The Murder Of Alexei Navalny

Mar 23rd, 2024 | By | Category: Featured Issues, Politics & Current Events

The mission of Issues in Perspective is to provide thoughtful, historical and biblically-centered perspectives on current ethical and cultural issues.

The Russian state blandly announced the death of Alexei Navalny.  Navalny was Russia’s foremost dissident and opposition leader. Despite being poisoned and repeatedly punished with long bouts of isolation in remote prisons, Navalny stood unbroken.  He continued to mock Putin and denounce the invasion of Ukraine.  As Nicholas Kristof argues, “His wit and refusal to bow to authority made him a Kremlin nightmare.”  Garry Kasparov, Chairman of the Human Rights Foundation and the Renew Democracy Initiative, caustically reported:  “Russian opposition leader Alexei Navalny was murdered in a prison north of the Arctic Circle on [16 February 2024.]  There is no need for sematic blame games when a political prisoner dies.  There are no natural causes or accidents in the gulag.  Its murder by dictatorship, as damning as if Vladimir Putin pulled the trigger himself.  Mr. Putin tried and failed to kill Navalny quickly and secretly with poison in 2020, and now he has murdered him slowly and publically in prison.  Navalny’s only crime was to expose Mr. Putin and his mafia as the bandits they are, and to do it with charisma and humor.”  Finally, Gerard Baker of the Wall Street Journal observed correctly that “The only response of all decent people to the death of Alexei Navalny, the brave critic of Vladimir Putin’s regime, in a Siberian prison camp is grief, disgust and unqualified condemnation.  It is the sort of event that defines the malevolent nature of Mr. Putin’s Russia.”

Russell Moore of Christianity Today sees Navalny as the epitome of moral courage:  “Russian president Vladimir Putin murdered another Christian this week. It was just another day in Putin’s supposed project of protecting ‘the Christian West’ from godlessness. After all, they tell me, one can’t create a Christian nationalist empire without killing some people.  Before the world forgets the corpse of Alexei Navalny in the subzero environs of an Arctic penal colony, we ought to look at him—especially those of us who follow Jesus Christ—to see what moral courage actually is.”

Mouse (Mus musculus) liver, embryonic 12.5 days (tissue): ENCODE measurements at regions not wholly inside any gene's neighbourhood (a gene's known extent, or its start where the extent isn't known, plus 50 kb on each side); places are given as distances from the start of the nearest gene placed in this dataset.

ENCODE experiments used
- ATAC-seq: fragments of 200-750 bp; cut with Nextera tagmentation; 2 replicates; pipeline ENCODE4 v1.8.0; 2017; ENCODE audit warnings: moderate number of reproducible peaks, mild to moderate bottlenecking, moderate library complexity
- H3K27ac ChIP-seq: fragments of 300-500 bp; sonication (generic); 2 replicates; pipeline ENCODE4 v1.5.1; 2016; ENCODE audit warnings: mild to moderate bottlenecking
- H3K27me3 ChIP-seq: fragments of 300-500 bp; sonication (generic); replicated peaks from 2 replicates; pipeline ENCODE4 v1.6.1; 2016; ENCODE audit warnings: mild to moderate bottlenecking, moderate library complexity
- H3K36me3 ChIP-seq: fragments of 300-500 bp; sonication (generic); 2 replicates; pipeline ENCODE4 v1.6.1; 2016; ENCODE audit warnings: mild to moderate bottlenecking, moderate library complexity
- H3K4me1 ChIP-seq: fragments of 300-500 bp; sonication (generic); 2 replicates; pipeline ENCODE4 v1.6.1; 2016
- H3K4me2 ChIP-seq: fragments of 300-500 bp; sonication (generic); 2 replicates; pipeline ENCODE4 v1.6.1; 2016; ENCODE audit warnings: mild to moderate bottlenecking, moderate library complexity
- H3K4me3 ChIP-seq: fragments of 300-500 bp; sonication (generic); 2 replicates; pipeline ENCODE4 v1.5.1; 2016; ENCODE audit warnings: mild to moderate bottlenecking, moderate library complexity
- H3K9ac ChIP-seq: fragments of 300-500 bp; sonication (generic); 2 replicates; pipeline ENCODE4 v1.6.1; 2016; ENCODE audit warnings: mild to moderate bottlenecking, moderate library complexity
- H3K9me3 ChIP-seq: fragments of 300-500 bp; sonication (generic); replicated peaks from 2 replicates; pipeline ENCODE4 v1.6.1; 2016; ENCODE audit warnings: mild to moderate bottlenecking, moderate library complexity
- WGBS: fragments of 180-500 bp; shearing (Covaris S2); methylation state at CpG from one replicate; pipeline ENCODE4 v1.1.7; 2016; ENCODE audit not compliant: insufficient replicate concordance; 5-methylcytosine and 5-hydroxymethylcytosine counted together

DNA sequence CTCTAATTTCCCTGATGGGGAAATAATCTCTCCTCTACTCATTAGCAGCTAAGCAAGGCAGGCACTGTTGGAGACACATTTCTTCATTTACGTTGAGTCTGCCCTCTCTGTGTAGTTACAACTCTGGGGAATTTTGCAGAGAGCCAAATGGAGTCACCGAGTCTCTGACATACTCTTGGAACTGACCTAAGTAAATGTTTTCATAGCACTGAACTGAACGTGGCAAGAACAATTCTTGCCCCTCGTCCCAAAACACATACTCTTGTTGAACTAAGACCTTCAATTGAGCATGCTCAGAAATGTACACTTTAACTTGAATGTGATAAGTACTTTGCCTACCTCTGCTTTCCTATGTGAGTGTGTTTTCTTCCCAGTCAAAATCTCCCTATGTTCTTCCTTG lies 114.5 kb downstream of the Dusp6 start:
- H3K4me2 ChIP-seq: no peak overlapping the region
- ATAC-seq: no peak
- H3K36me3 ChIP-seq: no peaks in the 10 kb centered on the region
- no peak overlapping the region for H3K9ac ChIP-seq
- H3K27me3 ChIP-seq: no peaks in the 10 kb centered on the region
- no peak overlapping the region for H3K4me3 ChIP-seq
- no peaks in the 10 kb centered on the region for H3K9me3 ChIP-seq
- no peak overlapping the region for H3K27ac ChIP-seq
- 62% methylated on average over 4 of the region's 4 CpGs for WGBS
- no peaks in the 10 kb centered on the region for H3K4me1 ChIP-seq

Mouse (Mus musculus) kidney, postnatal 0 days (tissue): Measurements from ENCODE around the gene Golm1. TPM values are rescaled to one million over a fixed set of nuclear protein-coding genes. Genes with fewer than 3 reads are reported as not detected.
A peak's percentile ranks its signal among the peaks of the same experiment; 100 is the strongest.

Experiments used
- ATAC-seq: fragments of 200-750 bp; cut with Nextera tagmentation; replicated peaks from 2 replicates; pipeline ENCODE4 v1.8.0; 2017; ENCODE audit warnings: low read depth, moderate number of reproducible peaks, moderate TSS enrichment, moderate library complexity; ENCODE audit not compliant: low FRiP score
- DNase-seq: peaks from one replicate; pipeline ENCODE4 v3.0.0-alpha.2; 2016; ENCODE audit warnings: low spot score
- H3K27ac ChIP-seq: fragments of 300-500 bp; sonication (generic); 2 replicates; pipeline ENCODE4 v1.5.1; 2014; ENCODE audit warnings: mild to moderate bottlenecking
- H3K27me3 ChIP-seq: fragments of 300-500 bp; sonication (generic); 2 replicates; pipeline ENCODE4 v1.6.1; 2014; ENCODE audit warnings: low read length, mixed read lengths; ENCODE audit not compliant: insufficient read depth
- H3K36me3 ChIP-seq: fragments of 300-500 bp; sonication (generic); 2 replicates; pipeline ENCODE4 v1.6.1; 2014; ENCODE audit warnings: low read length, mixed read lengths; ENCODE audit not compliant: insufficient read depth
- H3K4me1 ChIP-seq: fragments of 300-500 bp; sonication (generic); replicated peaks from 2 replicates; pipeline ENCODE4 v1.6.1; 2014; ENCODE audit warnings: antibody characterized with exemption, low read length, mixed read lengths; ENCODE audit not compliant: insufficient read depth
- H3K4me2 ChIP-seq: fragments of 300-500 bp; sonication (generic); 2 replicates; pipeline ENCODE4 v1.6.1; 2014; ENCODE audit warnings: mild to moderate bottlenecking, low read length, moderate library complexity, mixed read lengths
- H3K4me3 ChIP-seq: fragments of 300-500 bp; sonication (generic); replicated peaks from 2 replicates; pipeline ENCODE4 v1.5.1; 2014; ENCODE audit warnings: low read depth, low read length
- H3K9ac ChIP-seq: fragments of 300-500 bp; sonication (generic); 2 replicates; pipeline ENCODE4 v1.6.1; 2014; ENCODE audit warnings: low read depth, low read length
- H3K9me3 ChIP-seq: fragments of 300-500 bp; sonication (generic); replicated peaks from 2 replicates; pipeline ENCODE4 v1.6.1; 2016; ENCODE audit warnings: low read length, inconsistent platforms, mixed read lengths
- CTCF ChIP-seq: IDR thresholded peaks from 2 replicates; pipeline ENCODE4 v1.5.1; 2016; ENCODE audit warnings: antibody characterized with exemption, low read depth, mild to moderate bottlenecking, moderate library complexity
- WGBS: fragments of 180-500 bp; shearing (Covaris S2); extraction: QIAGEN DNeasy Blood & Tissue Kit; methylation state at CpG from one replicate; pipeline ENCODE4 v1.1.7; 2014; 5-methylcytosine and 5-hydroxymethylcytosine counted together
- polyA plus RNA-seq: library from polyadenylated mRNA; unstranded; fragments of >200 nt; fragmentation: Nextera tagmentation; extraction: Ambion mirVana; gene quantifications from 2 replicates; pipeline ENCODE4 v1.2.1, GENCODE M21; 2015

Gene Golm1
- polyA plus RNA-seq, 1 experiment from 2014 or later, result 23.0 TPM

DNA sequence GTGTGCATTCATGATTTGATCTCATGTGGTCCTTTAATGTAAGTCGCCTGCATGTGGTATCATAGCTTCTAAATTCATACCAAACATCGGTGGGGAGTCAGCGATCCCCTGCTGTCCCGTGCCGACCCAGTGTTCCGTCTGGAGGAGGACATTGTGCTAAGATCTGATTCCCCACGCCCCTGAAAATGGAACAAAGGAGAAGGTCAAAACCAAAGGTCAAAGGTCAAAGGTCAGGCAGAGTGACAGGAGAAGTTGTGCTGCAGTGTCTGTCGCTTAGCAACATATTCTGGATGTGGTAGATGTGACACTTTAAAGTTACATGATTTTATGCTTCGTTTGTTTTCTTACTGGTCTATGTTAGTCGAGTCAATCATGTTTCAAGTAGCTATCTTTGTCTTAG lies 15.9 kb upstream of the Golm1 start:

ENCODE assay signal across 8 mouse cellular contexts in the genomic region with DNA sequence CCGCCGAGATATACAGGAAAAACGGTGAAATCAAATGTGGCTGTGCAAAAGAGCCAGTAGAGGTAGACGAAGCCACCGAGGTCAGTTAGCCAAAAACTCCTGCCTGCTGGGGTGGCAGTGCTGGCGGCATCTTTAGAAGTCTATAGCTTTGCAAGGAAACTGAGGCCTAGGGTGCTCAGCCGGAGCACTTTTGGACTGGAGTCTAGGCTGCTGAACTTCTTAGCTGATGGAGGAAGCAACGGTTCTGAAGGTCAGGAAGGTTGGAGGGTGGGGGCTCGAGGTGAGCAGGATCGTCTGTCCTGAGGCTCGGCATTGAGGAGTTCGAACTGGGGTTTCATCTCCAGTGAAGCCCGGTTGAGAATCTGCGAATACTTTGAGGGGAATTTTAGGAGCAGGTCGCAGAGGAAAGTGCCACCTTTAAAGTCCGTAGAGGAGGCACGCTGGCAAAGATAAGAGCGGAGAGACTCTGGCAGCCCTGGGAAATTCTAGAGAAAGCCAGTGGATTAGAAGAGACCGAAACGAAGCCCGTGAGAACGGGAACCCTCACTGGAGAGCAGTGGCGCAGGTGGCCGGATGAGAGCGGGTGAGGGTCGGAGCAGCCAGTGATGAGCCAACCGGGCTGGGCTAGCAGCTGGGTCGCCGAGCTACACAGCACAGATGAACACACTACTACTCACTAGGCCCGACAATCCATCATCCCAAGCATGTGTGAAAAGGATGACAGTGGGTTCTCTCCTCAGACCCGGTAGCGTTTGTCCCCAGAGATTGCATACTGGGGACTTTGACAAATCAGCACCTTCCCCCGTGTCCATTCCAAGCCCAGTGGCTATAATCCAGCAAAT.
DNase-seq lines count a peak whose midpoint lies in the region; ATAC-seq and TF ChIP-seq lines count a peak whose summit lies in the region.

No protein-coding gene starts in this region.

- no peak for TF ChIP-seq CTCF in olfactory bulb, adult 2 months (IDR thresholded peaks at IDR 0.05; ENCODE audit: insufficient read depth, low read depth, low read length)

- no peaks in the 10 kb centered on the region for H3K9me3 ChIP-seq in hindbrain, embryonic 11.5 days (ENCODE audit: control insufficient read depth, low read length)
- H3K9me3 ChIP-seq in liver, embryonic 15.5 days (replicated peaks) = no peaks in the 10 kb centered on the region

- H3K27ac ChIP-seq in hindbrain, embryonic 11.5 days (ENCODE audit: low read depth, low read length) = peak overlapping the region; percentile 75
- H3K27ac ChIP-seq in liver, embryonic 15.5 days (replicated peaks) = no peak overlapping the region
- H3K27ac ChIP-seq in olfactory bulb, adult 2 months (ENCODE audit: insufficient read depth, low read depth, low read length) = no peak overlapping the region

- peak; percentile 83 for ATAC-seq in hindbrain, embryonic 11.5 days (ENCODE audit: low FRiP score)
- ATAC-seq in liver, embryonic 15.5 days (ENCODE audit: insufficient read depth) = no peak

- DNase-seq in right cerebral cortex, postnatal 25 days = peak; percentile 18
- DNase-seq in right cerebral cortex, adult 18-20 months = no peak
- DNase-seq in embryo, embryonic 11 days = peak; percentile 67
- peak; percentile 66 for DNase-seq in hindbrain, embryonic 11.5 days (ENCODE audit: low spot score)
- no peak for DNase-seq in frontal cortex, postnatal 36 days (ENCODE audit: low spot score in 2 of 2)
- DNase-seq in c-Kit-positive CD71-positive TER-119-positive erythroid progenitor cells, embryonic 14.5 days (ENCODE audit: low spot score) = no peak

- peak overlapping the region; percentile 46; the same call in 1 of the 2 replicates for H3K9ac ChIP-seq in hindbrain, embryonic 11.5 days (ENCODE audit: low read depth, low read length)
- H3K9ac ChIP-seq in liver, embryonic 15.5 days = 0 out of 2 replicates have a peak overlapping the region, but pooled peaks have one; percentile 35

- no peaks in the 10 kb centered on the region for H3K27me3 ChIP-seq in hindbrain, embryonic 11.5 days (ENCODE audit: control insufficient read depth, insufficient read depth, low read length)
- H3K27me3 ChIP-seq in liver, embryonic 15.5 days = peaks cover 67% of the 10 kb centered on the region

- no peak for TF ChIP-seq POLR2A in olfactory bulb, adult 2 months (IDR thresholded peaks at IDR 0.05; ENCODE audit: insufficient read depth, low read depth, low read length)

Moore argues that Navalny did not hide his Christian faith:  “Speaking of his dissent and his willingness to bear its consequences, Navalny repeatedly referenced his profession of Christian faith. My Christianity Today colleague Emily Belz discovered a 2021 trial transcript at Meduza, in which Navalny explains, in strikingly biblical terms, what it means to suffer for one’s beliefs.

  • “The fact is that I am a Christian, which usually sets me up as an example for constant ridicule in the Anti-Corruption Foundation, because mostly our people are atheists, and I was once quite a militant atheist myself,” Navalny said.  “But now I am a believer, and that helps me a lot in my activities because everything becomes much, much easier.”
  • “There are fewer dilemmas in my life, because there is a book in which, in general, it is more or less clearly written what action to take in every situation,” he explained. “It’s not always easy to follow this book, of course, but I am actually trying.”
  • Specifically, Navalny said, he was motivated by the words of Jesus: “Blessed are those who hunger and thirst for righteousness, for they will be satisfied” (Matt. 5:6, NASB). “I’ve always thought that this particular commandment is more or less an instruction to activity,” Navalny said. “And so, while certainly not really enjoying the place where I am, I have no regrets about coming back or about what I’m doing. It’s fine, because I did the right thing.”  “On the contrary, I feel a real kind of satisfaction,” he said. “Because at some difficult moment I did as required by the instructions and did not betray the commandment.”